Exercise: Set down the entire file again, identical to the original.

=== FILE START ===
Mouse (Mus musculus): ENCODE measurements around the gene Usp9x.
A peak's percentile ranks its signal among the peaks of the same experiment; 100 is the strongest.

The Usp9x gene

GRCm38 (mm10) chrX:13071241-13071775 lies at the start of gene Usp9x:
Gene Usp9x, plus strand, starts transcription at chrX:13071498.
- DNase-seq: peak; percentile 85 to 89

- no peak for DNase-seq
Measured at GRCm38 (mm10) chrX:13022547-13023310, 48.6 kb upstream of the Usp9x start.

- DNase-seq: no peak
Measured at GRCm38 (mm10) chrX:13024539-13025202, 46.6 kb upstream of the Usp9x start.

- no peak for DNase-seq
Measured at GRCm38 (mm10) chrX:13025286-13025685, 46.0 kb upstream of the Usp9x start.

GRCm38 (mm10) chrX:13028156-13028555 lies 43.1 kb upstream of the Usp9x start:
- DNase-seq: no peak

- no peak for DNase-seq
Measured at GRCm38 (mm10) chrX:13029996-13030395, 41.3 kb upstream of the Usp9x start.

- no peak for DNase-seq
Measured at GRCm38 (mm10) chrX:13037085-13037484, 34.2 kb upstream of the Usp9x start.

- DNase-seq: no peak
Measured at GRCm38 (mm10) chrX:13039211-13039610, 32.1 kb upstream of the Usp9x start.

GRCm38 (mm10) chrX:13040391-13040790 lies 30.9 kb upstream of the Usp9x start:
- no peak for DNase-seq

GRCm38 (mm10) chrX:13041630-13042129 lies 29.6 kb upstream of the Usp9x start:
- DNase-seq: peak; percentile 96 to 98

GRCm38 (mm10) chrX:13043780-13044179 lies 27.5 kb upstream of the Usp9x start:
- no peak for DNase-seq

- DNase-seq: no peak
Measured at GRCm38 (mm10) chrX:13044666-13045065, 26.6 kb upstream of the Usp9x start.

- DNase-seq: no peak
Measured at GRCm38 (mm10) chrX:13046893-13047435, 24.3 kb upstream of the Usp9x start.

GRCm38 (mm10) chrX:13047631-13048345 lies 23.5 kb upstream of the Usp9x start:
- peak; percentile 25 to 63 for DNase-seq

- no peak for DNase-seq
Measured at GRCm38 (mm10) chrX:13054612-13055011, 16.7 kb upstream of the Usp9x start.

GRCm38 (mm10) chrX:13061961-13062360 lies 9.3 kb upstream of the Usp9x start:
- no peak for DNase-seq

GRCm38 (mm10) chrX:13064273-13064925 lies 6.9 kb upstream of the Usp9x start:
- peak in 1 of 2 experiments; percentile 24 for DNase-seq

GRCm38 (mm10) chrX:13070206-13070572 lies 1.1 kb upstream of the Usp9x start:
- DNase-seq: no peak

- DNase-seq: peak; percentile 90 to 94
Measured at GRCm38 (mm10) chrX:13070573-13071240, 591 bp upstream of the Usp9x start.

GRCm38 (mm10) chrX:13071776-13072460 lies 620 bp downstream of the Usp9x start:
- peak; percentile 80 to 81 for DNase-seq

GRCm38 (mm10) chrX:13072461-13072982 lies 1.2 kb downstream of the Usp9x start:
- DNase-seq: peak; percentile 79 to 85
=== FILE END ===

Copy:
Mouse (Mus musculus): ENCODE measurements around the gene Usp9x.
A peak's percentile ranks its signal among the peaks of the same experiment; 100 is the strongest.

The Usp9x gene

GRCm38 (mm10) chrX:13071241-13071775 lies at the start of gene Usp9x:
Gene Usp9x, plus strand, starts transcription at chrX:13071498.
- DNase-seq: peak; percentile 85 to 89

- no peak for DNase-seq
Measured at GRCm38 (mm10) chrX:13022547-13023310, 48.6 kb upstream of the Usp9x start.

- DNase-seq: no peak
Measured at GRCm38 (mm10) chrX:13024539-13025202, 46.6 kb upstream of the Usp9x start.

- no peak for DNase-seq
Measured at GRCm38 (mm10) chrX:13025286-13025685, 46.0 kb upstream of the Usp9x start.

GRCm38 (mm10) chrX:13028156-13028555 lies 43.1 kb upstream of the Usp9x start:
- DNase-seq: no peak

- no peak for DNase-seq
Measured at GRCm38 (mm10) chrX:13029996-13030395, 41.3 kb upstream of the Usp9x start.

- no peak for DNase-seq
Measured at GRCm38 (mm10) chrX:13037085-13037484, 34.2 kb upstream of the Usp9x start.

- DNase-seq: no peak
Measured at GRCm38 (mm10) chrX:13039211-13039610, 32.1 kb upstream of the Usp9x start.

GRCm38 (mm10) chrX:13040391-13040790 lies 30.9 kb upstream of the Usp9x start:
- no peak for DNase-seq

GRCm38 (mm10) chrX:13041630-13042129 lies 29.6 kb upstream of the Usp9x start:
- DNase-seq: peak; percentile 96 to 98

GRCm38 (mm10) chrX:13043780-13044179 lies 27.5 kb upstream of the Usp9x start:
- no peak for DNase-seq

- DNase-seq: no peak
Measured at GRCm38 (mm10) chrX:13044666-13045065, 26.6 kb upstream of the Usp9x start.

- DNase-seq: no peak
Measured at GRCm38 (mm10) chrX:13046893-13047435, 24.3 kb upstream of the Usp9x start.

GRCm38 (mm10) chrX:13047631-13048345 lies 23.5 kb upstream of the Usp9x start:
- peak; percentile 25 to 63 for DNase-seq

- no peak for DNase-seq
Measured at GRCm38 (mm10) chrX:13054612-13055011, 16.7 kb upstream of the Usp9x start.

GRCm38 (mm10) chrX:13061961-13062360 lies 9.3 kb upstream of the Usp9x start:
- no peak for DNase-seq

GRCm38 (mm10) chrX:13064273-13064925 lies 6.9 kb upstream of the Usp9x start:
- peak in 1 of 2 experiments; percentile 24 for DNase-seq

GRCm38 (mm10) chrX:13070206-13070572 lies 1.1 kb upstream of the Usp9x start:
- DNase-seq: no peak

- DNase-seq: peak; percentile 90 to 94
Measured at GRCm38 (mm10) chrX:13070573-13071240, 591 bp upstream of the Usp9x start.

GRCm38 (mm10) chrX:13071776-13072460 lies 620 bp downstream of the Usp9x start:
- peak; percentile 80 to 81 for DNase-seq

GRCm38 (mm10) chrX:13072461-13072982 lies 1.2 kb downstream of the Usp9x start:
- DNase-seq: peak; percentile 79 to 85